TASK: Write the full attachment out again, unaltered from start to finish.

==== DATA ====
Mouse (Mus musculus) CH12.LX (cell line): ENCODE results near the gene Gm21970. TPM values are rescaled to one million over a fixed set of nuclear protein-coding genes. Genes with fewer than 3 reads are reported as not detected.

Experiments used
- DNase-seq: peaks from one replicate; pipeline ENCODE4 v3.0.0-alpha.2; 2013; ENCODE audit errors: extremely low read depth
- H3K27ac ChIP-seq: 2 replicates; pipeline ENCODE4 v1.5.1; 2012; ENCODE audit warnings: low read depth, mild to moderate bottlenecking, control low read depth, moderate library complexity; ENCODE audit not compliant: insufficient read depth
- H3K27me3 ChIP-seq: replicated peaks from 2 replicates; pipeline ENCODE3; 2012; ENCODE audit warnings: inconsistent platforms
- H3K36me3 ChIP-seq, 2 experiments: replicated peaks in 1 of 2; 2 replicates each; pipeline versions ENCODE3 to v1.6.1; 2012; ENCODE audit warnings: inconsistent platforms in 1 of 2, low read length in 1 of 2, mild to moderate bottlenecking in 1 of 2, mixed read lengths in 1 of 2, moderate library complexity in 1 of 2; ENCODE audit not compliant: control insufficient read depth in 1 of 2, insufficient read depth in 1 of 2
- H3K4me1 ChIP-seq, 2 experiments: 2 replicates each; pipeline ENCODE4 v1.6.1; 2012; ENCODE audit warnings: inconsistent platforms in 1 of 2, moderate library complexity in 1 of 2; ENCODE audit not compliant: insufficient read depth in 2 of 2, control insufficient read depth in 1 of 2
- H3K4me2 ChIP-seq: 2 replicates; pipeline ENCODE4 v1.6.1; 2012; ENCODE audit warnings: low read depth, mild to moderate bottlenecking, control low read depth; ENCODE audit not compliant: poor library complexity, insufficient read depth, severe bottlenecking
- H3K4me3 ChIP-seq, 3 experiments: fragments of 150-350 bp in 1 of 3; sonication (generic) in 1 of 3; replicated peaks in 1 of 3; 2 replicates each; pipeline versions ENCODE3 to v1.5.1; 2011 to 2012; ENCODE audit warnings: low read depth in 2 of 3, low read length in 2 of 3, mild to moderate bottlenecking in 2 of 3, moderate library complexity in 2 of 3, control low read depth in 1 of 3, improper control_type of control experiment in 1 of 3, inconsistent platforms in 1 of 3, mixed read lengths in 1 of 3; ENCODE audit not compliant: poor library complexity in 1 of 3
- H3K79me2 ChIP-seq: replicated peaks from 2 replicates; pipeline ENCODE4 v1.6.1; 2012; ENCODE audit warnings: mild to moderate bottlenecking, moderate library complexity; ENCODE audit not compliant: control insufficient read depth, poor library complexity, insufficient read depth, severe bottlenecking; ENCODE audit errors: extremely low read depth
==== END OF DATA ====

Mouse (Mus musculus) CH12.LX (cell line): ENCODE results near the gene Gm21970. TPM values are rescaled to one million over a fixed set of nuclear protein-coding genes. Genes with fewer than 3 reads are reported as not detected.

Experiments used
- DNase-seq: peaks from one replicate; pipeline ENCODE4 v3.0.0-alpha.2; 2013; ENCODE audit errors: extremely low read depth
- H3K27ac ChIP-seq: 2 replicates; pipeline ENCODE4 v1.5.1; 2012; ENCODE audit warnings: low read depth, mild to moderate bottlenecking, control low read depth, moderate library complexity; ENCODE audit not compliant: insufficient read depth
- H3K27me3 ChIP-seq: replicated peaks from 2 replicates; pipeline ENCODE3; 2012; ENCODE audit warnings: inconsistent platforms
- H3K36me3 ChIP-seq, 2 experiments: replicated peaks in 1 of 2; 2 replicates each; pipeline versions ENCODE3 to v1.6.1; 2012; ENCODE audit warnings: inconsistent platforms in 1 of 2, low read length in 1 of 2, mild to moderate bottlenecking in 1 of 2, mixed read lengths in 1 of 2, moderate library complexity in 1 of 2; ENCODE audit not compliant: control insufficient read depth in 1 of 2, insufficient read depth in 1 of 2
- H3K4me1 ChIP-seq, 2 experiments: 2 replicates each; pipeline ENCODE4 v1.6.1; 2012; ENCODE audit warnings: inconsistent platforms in 1 of 2, moderate library complexity in 1 of 2; ENCODE audit not compliant: insufficient read depth in 2 of 2, control insufficient read depth in 1 of 2
- H3K4me2 ChIP-seq: 2 replicates; pipeline ENCODE4 v1.6.1; 2012; ENCODE audit warnings: low read depth, mild to moderate bottlenecking, control low read depth; ENCODE audit not compliant: poor library complexity, insufficient read depth, severe bottlenecking
- H3K4me3 ChIP-seq, 3 experiments: fragments of 150-350 bp in 1 of 3; sonication (generic) in 1 of 3; replicated peaks in 1 of 3; 2 replicates each; pipeline versions ENCODE3 to v1.5.1; 2011 to 2012; ENCODE audit warnings: low read depth in 2 of 3, low read length in 2 of 3, mild to moderate bottlenecking in 2 of 3, moderate library complexity in 2 of 3, control low read depth in 1 of 3, improper control_type of control experiment in 1 of 3, inconsistent platforms in 1 of 3, mixed read lengths in 1 of 3; ENCODE audit not compliant: poor library complexity in 1 of 3
- H3K79me2 ChIP-seq: replicated peaks from 2 replicates; pipeline ENCODE4 v1.6.1; 2012; ENCODE audit warnings: mild to moderate bottlenecking, moderate library complexity; ENCODE audit not compliant: control insufficient read depth, poor library complexity, insufficient read depth, severe bottlenecking; ENCODE audit errors: extremely low read depth